Alternatively, as fllustrated in Figs. 1 and 3 of the present appHcation, load poHshed rod 8 can be measured by mounting a load transducer 32 on the top flang of the walking beam 34. See, e.g., U.S. Patent No. 3,817,094 issued to Montgomery, al., incorporated herein by reference. PoHshed rod 8 imposed a load on the walkin beam — through carrier bar 14, poHshed rod clamp 16, and bridle 12 — which causes the walking beam to bend sHghtly, thus elongating the top flange of the walking beam 34. Such a beam-mounted load transducer 32 measures the elongation of the top flange of the walking beam 34, which is proportional to the load on poHshed ro 8. If a strain gauge is used, it may be desireable to provide a means for compensat¬ ing for differential solar heating between the top and bottom flanges of the walkin beam. See, for example, our U.S. Patent No.4,583,915.
Besides measuring load, it is also necessary to determine the relative coinci¬ dent position of the polished rod 8, for example, by using a measurement that is proportional to the polished rod position at any time from a known event in the pumping cycle. The angle of walking beam 38 may be measured by connecting the body of a position transducer or potentiometer 40 to the static structure of the pumping unit, for example to sampson post 42. Potentiometer 40 contains a shaft connected paraEel to the walking beam through a shaft extension 44 and a chain 46. As the walking beam rotates through its pumping arc, shaft extension 44, and thus the internal wiper in potentiometer 40, is rotated through the same angle as the walking beam. The position of the potentiometer wiper is thus proportional to the position of poHshed rod 8.
Alternatively, an inclinometer 48 may be mounted on the top flange of the walking beam 34, which produces an electronic signal proportional to the angle 38 o the walking beam and thus to the position of polished rod 8. See, e.g., U.S. Patent No.4,561,299, issued to Orlando, et al., incorporated herein by reference. Yet another means of determining position is to mount a position switch the static structure of the pumping unit in such a way as to allow detection of th passage of crank arm 52, giving an inferred indication of the position of poHshe 8 at one point in each pumping stroke. Because the motion of polished rod 8 is generaEy sinusoidal and the period of the stroke is known, a good representatio the polished rod position is possible through analysis of the period of the stroke, geometry of the pumping unit, and the sHp in the prime mover, motor 54.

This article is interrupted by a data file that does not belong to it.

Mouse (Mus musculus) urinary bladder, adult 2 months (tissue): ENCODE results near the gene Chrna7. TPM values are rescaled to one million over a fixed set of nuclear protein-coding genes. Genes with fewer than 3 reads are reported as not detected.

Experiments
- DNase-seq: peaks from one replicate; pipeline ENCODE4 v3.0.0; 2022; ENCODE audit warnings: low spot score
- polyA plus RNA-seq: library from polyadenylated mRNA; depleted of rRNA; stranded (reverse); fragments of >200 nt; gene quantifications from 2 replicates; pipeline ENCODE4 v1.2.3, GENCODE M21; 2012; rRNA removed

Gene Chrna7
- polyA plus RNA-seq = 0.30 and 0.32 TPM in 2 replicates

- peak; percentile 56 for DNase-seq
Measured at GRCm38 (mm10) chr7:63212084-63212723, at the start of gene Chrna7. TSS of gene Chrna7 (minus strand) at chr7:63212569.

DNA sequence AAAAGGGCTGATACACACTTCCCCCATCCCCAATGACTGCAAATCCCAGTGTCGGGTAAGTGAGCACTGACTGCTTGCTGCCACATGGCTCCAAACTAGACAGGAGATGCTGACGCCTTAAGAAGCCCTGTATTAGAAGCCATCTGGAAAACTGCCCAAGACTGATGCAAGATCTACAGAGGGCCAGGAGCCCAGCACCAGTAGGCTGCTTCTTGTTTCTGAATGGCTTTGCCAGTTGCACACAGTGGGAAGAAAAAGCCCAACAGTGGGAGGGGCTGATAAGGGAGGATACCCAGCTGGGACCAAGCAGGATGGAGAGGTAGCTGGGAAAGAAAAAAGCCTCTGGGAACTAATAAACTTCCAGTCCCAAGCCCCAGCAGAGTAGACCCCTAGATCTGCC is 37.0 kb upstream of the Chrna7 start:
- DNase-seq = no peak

The output signal of a potentiometer or incHnometer becoming greater th predetermined value may also be used as a switch for detecting the position of t walking beam at a single point in the upstroke. Another means for determining position of polished rod 8 is to mount a mercury switch to the walking beam in s a way that the mercury within the mercury switch wiE make an electrical connec at a particular point in the upstroke.
The units selected to measure load and position are connected via transd cables 56 to controller 58. Controller 58 analyzes the load and position data and determines pump-off.
Fig.5 shows a system block diagram of the hardware and software within controller 58, including its inputs and outputs. Load-transducer signals 62 and position-transducer signals 64 pass to a multiplexer 66, which in turn passes the signals to an analog-to-digital converter 68, which may be within controller 58, a which translates the data into digital form for use by control processor 72. Contr processor 72 may be an off-the-shelf microcontroller integrated circuit such as th manufactured by the Intel Corp. in the 8051 family. Controller 58 may be control by a user entering commands at an external keypad 70 or through a communica tions port 88. A major function of control processor 72 is to provide a control sig to output control 74 to stop motor 54 (or otherwise transfer control) when a cond tion, such as pump-off exists, and to send signals instructing a re-start of motor 5 the appropriate time.